The Code sets out that ‘Research data controlled by the institution and/or its researchers should be stored in facilities provided by or approved by the institution’ (NHMRC 2018)
All digital and non-digital research data must be stored in a safe and secure technical or physical environment. ECU centrally provisions research data storage space through SharePoint to ensure that data is classified, labelled and managed appropriately All research project information and collected or generated data should be stored in your SharePoint site, which will always be available to members of your project team.
SharePoint is recommended as the default storage platform for research data because it is:
- Secure: ECU’s Office365 environment has the required ISO certifications that provide confidence that data is stored securely, backup up appropriately and encrypted in transit and at rest.
- Cost effective: Storage on the SharePoint platform is included in our existing Office365 subscription. There is no additional cost to research projects in storing data to this platform.
- Easy to use: Teams is now used by all ECU staff for Calling and Collaboration. This makes the entry point to research data storage familiar for researchers.
- Accessible: Office365 is accessible from anywhere without the need for a VPN or specialised software.
- Support for file types, size and volume: SharePoint allows the storage of a wide range of file types, individual file sizes up to 15GB and collective storage volume per site collection of 25TB.
- Support for collaboration: SharePoint enables the nominated Investigator(s) to share data with internal and external collaborators from the SharePoint platform.
- Retention Ready: SharePoint collections will be pre-populated with the recommended, retention ready folder structure that will aid researchers in keeping their data in a retention ready state that meets IMAS requirements.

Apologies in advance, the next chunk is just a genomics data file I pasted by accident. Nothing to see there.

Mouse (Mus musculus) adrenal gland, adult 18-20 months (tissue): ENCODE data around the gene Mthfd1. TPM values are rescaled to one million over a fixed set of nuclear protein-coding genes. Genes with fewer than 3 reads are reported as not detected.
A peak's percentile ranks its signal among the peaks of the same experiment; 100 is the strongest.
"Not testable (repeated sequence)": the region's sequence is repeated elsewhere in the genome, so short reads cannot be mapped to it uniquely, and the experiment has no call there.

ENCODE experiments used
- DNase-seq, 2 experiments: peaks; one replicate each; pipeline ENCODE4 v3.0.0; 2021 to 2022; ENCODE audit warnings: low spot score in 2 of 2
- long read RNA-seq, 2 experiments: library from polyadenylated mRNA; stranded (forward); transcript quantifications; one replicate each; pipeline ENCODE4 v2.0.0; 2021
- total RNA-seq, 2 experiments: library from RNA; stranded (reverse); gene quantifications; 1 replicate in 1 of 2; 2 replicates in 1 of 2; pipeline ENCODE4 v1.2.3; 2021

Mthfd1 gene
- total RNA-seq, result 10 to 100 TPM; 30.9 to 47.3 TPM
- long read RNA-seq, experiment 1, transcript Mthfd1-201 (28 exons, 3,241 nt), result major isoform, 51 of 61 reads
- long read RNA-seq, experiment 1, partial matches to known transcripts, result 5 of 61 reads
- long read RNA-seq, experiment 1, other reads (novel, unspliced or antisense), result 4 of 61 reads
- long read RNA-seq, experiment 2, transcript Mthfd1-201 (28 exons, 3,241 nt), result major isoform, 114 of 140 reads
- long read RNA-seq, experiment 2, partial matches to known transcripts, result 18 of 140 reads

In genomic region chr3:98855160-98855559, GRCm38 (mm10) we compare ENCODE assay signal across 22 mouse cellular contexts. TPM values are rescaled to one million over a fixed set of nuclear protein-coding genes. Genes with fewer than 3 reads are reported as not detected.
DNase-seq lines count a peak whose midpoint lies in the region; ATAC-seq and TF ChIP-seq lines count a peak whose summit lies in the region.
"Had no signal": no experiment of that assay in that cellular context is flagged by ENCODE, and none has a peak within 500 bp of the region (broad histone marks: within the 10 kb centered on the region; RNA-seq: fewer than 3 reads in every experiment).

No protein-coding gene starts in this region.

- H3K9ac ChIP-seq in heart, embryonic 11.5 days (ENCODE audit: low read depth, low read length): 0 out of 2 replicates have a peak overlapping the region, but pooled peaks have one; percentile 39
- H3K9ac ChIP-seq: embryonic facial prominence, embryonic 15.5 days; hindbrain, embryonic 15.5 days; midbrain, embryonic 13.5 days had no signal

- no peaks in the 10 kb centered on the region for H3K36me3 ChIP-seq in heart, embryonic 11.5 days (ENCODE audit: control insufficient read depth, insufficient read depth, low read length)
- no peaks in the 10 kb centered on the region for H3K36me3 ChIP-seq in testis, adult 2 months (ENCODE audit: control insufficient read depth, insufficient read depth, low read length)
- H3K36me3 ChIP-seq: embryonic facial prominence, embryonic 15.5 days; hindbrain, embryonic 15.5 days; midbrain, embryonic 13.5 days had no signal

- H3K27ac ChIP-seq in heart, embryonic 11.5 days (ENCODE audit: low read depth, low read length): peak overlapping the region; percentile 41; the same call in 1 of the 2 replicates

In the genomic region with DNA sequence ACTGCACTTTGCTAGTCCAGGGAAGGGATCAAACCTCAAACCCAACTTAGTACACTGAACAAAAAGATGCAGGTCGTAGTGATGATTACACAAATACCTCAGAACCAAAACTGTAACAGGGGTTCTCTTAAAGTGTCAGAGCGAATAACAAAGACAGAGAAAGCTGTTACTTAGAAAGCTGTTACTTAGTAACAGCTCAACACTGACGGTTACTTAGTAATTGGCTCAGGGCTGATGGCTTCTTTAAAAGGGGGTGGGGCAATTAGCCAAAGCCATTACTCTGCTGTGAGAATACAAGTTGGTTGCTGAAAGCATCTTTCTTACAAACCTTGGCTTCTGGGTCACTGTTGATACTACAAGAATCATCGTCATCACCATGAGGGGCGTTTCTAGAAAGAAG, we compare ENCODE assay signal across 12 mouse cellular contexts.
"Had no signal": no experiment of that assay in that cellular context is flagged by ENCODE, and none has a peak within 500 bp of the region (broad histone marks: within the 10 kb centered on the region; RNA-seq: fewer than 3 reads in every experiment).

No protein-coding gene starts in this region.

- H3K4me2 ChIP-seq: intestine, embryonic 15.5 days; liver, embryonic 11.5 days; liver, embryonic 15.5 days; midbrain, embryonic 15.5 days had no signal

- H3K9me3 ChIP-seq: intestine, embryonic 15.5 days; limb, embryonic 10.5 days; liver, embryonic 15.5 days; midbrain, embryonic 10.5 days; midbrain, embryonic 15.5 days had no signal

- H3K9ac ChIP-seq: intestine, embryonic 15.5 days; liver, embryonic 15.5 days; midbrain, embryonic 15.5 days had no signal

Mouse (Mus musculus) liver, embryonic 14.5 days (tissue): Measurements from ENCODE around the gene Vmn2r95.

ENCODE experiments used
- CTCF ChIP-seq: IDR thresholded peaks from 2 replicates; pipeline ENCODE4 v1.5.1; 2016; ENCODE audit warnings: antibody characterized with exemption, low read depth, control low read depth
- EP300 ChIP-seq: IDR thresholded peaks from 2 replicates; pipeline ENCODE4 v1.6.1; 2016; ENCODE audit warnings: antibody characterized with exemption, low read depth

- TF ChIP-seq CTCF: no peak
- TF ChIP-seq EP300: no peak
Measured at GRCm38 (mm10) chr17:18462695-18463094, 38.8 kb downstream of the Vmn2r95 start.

The data management plan will capture the format and size of your anticipated data files to ensure that the storage space provided meets the needs of the research. IT Services will contact you if you indicate you may have alternative storage requirements or large data storage capacity.
The Five Safes framework
This framework was developed in the UK in the early 2000’s but has since been adopted internationally, and in Australia is widely becoming common language across the commonwealth. The framework sets out a multi-dimensional approach to managing disclosure risk and poses specific questions to help identify, manage and mitigate the risk:
- Safe projects – Is the use of the data appropriate? - The use of the data is legal, ethical and the project is expected to deliver public benefit.
- Safe people – Can the users be trusted to use it in an appropriate manner? - Researchers have the knowledge, skills and incentives to act in accordance with required standards of behaviour.
- Safe data – Is there a disclosure risk in the data itself? - Data has been treated appropriately to minimise the potential for identification of individuals or organisations.
- Safe settings – Does the access facility prevent unauthorised use? - There are practical controls on the way the data is accessed – both from a technology perspective and considering the physical environment.
- Safe output – Are the statistical results non-disclosive? - A final check can be required to minimise risk when releasing the findings of the project.
ECU’s Data Management Plan and Storage and Security pillar incorporates the principles of the Five Safes framework however researchers should be familiar with the principles of Five Safes in the context of their research and ensure they are meeting all institutional approvals.
For more information on the Five Safes framework see the Australian Bureau of Statistics webpage or the Office of the National Data Commissioner Data Sharing Principles Best Practice Guide which are based on the five safes framework.
Library Guide on Research Data Management